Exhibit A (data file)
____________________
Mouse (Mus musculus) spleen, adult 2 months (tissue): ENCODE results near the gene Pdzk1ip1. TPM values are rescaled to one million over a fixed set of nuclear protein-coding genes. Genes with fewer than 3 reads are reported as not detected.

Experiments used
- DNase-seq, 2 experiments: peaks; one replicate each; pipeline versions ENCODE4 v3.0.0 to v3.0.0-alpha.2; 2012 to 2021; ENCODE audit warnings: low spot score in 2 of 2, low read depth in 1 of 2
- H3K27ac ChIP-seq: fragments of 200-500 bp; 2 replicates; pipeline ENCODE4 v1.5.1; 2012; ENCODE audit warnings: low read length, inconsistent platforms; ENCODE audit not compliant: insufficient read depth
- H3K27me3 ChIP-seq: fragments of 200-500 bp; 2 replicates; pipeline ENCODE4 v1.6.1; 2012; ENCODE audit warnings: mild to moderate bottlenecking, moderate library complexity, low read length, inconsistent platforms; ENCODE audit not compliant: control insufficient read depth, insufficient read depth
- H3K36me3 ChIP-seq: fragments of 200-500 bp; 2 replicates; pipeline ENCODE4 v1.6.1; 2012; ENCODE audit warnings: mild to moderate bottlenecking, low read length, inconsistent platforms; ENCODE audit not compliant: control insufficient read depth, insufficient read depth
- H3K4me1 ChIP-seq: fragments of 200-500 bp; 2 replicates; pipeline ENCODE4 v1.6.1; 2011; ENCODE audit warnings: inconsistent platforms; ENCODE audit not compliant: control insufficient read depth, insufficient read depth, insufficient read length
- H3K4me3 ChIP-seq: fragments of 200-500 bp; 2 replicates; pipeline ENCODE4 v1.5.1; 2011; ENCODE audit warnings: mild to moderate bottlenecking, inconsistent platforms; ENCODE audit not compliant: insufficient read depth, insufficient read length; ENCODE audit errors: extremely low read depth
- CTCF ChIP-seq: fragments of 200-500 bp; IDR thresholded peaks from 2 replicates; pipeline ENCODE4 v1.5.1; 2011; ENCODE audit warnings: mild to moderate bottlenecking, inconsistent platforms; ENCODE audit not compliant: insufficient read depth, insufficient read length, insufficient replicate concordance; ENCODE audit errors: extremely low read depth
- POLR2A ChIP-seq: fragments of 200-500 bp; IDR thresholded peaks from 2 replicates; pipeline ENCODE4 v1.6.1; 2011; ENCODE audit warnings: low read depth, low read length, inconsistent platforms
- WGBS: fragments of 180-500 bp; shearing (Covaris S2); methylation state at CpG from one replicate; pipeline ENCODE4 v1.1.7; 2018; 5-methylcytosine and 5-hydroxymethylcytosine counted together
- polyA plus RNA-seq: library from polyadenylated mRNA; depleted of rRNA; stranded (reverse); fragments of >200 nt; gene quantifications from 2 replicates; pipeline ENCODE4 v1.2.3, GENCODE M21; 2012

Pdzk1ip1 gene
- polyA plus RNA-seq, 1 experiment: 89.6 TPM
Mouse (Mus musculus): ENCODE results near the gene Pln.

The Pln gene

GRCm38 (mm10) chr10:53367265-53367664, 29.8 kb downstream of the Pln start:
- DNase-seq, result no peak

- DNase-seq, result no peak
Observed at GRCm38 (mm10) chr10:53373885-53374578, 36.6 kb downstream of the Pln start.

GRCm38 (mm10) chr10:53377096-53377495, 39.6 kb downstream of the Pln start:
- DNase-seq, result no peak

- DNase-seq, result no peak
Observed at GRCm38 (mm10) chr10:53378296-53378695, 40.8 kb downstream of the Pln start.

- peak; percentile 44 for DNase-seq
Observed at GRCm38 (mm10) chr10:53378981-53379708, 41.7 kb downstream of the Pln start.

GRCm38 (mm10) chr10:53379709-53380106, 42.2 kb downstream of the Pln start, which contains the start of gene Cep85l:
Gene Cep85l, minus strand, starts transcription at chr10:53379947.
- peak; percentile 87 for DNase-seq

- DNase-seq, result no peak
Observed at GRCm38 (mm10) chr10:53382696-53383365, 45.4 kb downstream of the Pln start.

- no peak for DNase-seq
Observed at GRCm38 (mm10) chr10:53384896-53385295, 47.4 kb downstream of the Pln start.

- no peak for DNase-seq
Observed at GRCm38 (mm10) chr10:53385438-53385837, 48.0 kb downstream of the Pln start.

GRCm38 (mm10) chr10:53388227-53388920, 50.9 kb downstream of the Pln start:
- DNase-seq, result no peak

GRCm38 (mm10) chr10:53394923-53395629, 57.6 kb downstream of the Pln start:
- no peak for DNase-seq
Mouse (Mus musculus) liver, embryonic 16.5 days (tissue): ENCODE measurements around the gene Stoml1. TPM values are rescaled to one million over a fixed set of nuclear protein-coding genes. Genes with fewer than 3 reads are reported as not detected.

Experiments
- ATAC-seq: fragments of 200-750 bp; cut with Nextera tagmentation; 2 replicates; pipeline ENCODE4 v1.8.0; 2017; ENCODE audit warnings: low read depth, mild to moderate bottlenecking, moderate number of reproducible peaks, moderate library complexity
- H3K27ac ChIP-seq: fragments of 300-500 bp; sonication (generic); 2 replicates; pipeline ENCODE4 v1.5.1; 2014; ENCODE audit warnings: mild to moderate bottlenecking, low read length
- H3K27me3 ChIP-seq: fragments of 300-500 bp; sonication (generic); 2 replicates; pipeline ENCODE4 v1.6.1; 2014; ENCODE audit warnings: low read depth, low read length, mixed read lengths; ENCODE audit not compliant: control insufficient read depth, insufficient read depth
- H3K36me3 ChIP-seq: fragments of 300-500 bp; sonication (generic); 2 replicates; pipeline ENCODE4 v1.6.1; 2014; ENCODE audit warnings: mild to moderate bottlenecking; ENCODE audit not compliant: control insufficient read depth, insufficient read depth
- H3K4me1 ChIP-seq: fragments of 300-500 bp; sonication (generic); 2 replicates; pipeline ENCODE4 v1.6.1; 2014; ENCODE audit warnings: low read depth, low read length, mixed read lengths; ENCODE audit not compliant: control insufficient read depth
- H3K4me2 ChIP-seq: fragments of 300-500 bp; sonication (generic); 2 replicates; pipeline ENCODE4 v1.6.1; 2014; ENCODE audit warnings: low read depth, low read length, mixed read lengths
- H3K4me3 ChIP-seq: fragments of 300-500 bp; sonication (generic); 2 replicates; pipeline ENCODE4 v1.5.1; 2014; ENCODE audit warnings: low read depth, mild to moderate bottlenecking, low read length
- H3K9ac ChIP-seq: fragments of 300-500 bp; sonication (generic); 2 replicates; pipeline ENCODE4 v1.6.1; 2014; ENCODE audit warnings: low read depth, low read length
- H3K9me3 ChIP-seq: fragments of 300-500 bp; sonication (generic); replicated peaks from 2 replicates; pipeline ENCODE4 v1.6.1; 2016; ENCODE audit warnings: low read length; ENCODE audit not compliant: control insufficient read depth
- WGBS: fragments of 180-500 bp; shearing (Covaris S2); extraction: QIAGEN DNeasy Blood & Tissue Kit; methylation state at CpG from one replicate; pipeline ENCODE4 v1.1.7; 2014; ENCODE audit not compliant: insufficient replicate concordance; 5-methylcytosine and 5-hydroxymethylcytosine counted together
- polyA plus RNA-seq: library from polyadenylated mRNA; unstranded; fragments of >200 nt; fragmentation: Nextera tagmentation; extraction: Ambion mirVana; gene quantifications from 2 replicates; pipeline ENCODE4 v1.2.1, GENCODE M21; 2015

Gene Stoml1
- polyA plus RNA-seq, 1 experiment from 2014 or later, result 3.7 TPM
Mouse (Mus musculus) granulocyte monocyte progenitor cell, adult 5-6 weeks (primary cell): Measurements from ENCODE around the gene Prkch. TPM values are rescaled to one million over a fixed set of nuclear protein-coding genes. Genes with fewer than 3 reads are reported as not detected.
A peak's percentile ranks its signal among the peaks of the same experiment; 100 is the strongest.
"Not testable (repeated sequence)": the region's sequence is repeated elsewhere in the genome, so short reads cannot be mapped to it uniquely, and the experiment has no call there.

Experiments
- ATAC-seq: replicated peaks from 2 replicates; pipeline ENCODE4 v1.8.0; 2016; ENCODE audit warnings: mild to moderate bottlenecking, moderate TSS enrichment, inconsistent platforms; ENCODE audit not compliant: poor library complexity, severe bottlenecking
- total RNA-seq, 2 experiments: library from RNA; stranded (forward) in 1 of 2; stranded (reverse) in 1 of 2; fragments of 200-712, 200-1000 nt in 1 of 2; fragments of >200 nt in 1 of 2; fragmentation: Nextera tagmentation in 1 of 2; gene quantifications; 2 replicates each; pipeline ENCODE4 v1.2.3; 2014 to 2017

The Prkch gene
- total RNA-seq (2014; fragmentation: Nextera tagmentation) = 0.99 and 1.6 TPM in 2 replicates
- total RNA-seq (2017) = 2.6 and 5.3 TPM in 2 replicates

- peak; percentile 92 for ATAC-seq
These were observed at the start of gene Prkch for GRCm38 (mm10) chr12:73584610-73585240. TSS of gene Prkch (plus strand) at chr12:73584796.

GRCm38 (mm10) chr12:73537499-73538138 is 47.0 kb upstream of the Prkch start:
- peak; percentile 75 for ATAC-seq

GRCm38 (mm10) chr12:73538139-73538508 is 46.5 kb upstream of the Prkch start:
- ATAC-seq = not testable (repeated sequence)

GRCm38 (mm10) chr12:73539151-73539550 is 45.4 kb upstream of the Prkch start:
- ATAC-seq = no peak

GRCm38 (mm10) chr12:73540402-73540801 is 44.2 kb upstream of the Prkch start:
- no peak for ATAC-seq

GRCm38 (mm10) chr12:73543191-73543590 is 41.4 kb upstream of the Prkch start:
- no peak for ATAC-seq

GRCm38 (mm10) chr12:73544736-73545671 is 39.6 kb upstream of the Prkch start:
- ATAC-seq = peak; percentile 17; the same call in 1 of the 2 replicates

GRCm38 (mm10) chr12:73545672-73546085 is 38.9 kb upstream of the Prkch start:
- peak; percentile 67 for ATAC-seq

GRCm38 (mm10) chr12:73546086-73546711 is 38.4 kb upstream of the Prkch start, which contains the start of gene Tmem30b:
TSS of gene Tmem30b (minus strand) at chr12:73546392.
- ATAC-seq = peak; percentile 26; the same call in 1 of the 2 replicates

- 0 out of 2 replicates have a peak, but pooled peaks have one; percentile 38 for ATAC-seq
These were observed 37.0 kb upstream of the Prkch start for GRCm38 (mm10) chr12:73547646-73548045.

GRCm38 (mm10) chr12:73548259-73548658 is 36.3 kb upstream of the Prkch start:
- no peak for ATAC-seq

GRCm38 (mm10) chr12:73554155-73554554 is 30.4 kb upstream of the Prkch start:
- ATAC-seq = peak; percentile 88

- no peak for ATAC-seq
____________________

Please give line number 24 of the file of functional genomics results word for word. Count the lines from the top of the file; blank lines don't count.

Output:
Observed at GRCm38 (mm10) chr10:53378296-53378695, 40.8 kb downstream of the Pln start.